So I’m opinionated about soup.

Mac cheese bacon

Soups use too much celery for my tastes, and by “too much” I mean the slightest shred of the shit. My opinion: like mayonnaise, the taste of celery overwhelms and utterly ruins everything. Plus it has a nasty texture. And a bunch of celery was mean to me once.

Here’s a bit of a twist on a classic minestrone soup, minus the goddamned celery of course.  And no carrots, because carrots surely take the prize for Most Disappointing Vegetable. Consider: the best way to spice up a carrot cake is to add chocolate and leave out the fucking carrots.

Anyway, we didn’t have most of the traditional ingredients on hand, but we do have a planter box full of fresh spices on the verandah, so it was there we drew our inspiration. That and the half-gone bottle of plain tomato sauce in the fridge — tomato sauce we had used to make pizza sauce with those same fresh spices.

But this raises a concern: what really separates a tomato-based soup from a  tomato-based sauce? Honestly, I think it’s mostly the vessel in which you dump the stuff that determines which category it fits. A bowl of Bloody Mary would be little more than tomato liquor soup and nobody has soup for breakfast.

(Side note: I’m fairly certain that some people either do have or would have soup for breakfast, depending on the weather and depending on what’s available, which also depends on employment status, which further might have, at some point, depended on how many bowls of Bloody Mary you had before that staff meeting last Monday morning. But I digress.)

Here’s the point — our minestrone soup contained this:

  • A butter and flour roux
  • A leek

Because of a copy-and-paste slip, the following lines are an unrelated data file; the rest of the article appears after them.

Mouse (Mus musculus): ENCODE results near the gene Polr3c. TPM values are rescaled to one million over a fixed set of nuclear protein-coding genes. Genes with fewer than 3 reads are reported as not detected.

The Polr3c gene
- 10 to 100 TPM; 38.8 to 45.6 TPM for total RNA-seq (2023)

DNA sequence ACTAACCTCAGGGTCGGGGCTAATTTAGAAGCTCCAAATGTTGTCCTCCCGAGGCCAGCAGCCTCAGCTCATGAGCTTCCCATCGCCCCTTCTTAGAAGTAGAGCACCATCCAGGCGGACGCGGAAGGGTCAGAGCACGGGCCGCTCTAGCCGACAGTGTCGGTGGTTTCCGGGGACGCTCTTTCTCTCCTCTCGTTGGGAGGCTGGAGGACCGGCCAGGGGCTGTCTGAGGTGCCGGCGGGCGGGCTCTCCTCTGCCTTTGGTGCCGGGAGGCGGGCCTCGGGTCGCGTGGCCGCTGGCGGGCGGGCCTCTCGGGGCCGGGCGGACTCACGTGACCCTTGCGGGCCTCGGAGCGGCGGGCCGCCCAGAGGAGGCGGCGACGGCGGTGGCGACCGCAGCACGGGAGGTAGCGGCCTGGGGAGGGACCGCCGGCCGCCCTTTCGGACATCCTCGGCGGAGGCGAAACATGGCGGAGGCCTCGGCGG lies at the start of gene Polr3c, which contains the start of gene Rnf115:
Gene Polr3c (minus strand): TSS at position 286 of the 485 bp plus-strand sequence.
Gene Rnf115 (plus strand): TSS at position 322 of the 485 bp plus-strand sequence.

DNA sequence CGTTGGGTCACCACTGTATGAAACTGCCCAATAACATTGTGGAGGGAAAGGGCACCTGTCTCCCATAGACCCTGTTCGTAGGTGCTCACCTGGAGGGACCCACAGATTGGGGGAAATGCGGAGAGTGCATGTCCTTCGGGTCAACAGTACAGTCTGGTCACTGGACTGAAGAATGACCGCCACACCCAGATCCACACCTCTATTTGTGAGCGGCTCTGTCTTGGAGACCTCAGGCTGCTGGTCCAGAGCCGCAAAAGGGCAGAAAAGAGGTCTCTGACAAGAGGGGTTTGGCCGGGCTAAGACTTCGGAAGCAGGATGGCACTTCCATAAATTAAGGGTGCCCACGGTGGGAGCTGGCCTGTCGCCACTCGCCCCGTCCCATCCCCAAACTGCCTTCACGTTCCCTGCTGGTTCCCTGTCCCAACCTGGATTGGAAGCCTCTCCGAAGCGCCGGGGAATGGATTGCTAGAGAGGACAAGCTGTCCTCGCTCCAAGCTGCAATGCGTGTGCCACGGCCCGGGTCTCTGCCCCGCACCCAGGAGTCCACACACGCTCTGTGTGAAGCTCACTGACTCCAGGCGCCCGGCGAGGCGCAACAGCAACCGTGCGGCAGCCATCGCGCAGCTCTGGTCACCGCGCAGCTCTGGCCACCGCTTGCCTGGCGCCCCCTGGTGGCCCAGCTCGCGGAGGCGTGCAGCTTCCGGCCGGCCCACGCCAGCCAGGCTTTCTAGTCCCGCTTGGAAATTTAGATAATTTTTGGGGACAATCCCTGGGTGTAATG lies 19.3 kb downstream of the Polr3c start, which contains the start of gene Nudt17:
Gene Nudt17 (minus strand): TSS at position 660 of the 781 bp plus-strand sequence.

• Half a jar of tomato sauce (which didn’t seem like enough, so I used another half a jar, which means one full jar for those scoring at home)
  • Garlic salt
  • Black pepper
  • Fresh basil, oregano, sage, and thyme
  • Noodles

Yeah that’s right, a leek. You want to know why: because all I had was a leek and an old banana, and banana minestrone soup would kill a bear. Then you’re stuck with a dead bear, and seriously, who needs to shoulder that kind of burden in times like these?

Back to the pertinent point. First thing’s first: make a roux. To do this, heat up some butter over a medium to low flame, add a few tablespoons of flour, and whisk it. How much of each exactly: exactly as much as required to make a roux. This is to say: I don’t know. You just get used to it over time and after lots of mistakes. Like whiskey.

With roux, be patient. Keep it moving so nothing sticks, and keep the heat low enough that it doesn’t burn. Once it starts looking the colour of peanut butter, you’re in business.

Now, add the leek, chopped up a bit. I cut mine the long way, making two crescents. I put them flat side down on the cutting board and sliced them into curved strips. That’s what I dumped into the peanut butter coloured roux.

Then, add the tomato sauce. Then add a bunch of water — at least the same amount as the tomato sauce, but probably even more by about 50%. Typical me: I didn’t measure.

Shake in the salt and pepper. Chop up the fresh seasonings and add those. Then add the noodles. In my case, the noodles were already cooked because they were leftovers (of course). If yours aren’t yet cooked, add more water, then add the noodles.

And that’s it.

So when I say it’s a variation of minestrone, I mean it’s a minestrone that shares almost no common ingredients with traditional minestrone. It’s either over-simplified minestrone or over-complicated tomato soup. Whatever you call it, two days later, it’s still delicious, especially if you shake some parmesan cheese into it.

There you have it: no celery, no mayonnaise, and no carrots. Therefore, a completely edible soup with the added benefit of being incredibly simple and cheap to make, regardless of your opinions about the fibrous green devil stick that ruins every food it touches.

(Our featured image features the noodles that went into the soup, but with cheese and bacon instead. So it isn’t soup. It might even be the opposite of soup, if soup has an opposite. Does it? Probably not. Like squirrel. There is no opposite to squirrel. (Antonyms are weird come to think of it.) Anyway, I don’t have a picture of this particular soup, so now you have this picture. Lucky you!)